Fibonacci Sequence
I feel that electronic music is the only type of music that can dedicate an entire song to a mathematical pattern. On second thought, no, I’m totally sure progressive rock can do that to. Shit, I wouldn’t be surprised if Mars Volta one day decide to an entire album dedicated to the Golden Ratio.

I love this record. Not only because it’s a wonderfully bizarre song that works as a great into to my jogging mix, but because I snagged it off of a single-sided vinyl, which I can use to calibrate my turntable’s anti-skate. No idea what I’m talking about? You will when I drop my guide to recording vinyl next week!

Masturbation Jokes and Blog Announcements

Wednesday, February 8th, 2012

The Official Lost Turntable Guide to Ripping Vinyl is coming! It might be a few weeks though, whenever I get going on it I find myself rambling for a bit before I focus. Look for it next week I hope.

But you know what you can look for right now? My new blog!

I’ve been doing this blog for about six years now (holy shit!) and while I’m going to keep doing it for as long as I can, I find its format rather limiting sometimes. Recently, I’ve become fascinated with bands so obscure that I don’t feel like they fit The Lost Turntable. Also, I’d like to have something that doesn’t host MP3s, so I can put ads on it and use it as a reference on the off chance I get another music writing gig.

So with that, I’ve started Random Record Reviews. It’s format is simple: once a week, I’ll grab a random obscure record that I’m sure no one has ever heard of and I’ll review it. My goal: to find a hidden gem that time forgot. I didn’t find it with my first post (thanks a lot Zamp) but I’m not going to stop until I do, and then I’ll probably keep going anyway.

Okay, now that I got all that out of the way, let’s listen to some electronic music. Small post tonight, I’ll have more electronic music tomorrow.

Also, get used to the electronic-themed posts for the next couple of weeks, I just bought $200 worth of 12″ singles.

Smartbomb (BT Mix)
Smartbomb (Plump DJs Mix)
The Plump DJs Mix of “Smartbomb” is in my Top 10 list for best electronic songs of the early 00s. I first discovered it via SSX Tricky, and I’m ecstatic that I was able to track down an extended version on a 12″ Single. I don’t want to talk to much about it. Just download it, it’s great.

Meat Beat Manifesto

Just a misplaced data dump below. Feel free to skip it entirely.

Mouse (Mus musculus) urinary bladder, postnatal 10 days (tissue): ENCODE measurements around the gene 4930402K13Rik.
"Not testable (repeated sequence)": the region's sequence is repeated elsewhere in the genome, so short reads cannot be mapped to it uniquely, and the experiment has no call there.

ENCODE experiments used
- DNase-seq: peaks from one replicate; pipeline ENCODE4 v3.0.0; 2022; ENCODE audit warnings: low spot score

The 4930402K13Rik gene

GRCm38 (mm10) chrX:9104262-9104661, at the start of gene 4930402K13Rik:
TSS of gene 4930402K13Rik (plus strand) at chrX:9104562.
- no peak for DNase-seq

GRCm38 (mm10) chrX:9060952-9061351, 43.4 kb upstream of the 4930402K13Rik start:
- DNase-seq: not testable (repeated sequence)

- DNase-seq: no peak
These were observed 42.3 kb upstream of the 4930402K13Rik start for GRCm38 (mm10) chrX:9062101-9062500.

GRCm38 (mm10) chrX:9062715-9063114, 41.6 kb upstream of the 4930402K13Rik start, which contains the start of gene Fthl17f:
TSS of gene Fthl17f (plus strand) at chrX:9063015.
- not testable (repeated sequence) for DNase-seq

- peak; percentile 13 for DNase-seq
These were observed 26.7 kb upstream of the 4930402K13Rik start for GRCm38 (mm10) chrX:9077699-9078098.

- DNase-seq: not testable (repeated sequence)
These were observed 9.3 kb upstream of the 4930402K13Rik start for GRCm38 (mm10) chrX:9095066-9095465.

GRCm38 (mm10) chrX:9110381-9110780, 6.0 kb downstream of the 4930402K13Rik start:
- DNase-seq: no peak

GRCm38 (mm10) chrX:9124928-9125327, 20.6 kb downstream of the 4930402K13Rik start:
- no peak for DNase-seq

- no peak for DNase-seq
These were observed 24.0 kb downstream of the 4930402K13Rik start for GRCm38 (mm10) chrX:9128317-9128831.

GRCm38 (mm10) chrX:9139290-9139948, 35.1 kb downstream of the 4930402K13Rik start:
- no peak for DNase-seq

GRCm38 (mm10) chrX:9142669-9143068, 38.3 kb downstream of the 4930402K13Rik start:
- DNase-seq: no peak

Prime Audio Soup (Vegetarian Soup by Boards of Canada)
Prime Audio Soup (Dub)
Prime Audio Soup (The Herbaliser Remix)
I can’t decide which is worse, a band named Meat Beat Manifesto or a song called “Prime Audio Soup.” Did I ever tell my joke about how I think that Meat Beat Manifesto should go on tour with the Circle Jerks? At the end of the show both bands could come onstage together and do a joint cover of “Turning Japanese.”

They could call it the Masturbatour.

Thank you! Goodnight!

I know what Somnambulist means, but I don’t know how to pronounce it.

Thursday, December 16th, 2010

Tonight’s post is all about the beats! I’m totally dancing as I type this. Okay, not really, but I would be if I was standing up.

Hymn (Menacing)
Hymn (Dirty Hypo)
Hymn (Lucky Orgasm)
Hymn (I Believe)

The original version of Hymn is the opening track on Moby’s Everything Is Wrong album, and I think that it is one of the greatest opening tracks ever. It’s a quiet, beautiful tune that is almost zen-like. Of course, on Everything Is Wrong it is immediately followed by the freakishly fast-paced and upbeat “Feeling So Real,” so that feeling of oneness is pretty short-lived. These remixes are great, but they don’t have much in common with the original track, and are actually dance tunes for the most part. My favorite is the “Lucky Orgasm” mix…which is something I really hate saying.

What does that even mean? Does that mean you were lucky to have an orgasm, or that your orgasms are good luck? Never mind. I have more jokes/material on this topic, but my mom reads this blog.

Somnambulist (Sander Kleinenberg’s Convertable Mix)
Somnambulist (Burufunk Mix)

I remember when this song came out. I was living in Toledo, Ohio (not something I recommend) and the city just got an awesome all-dance radio station. It was independently run, and if I recall I didn’t even have commercials! I remember the craziest thing about it was that it was owned by a Christian company. My friends and I all found it funny that a religious group was hosting a radio station that featured music made to listen to while heavily medicated. I think it only lasted about a year or so, but during that time they played various versions of this track nearly everyday. What’s really weird about these versions is that they strip out all the crazy stutter effects of the original, which was the biggest draw of the track when it first came out. Regardless, they still excellent remixes of a great song. These are from a 2×12” single, but I only have the second record. If anyone has the Junkie XL remix that’s on the first, I’d be very appreciative if they sent it my way.

Oh, and it means “sleepwalker,” in case you were still wondering.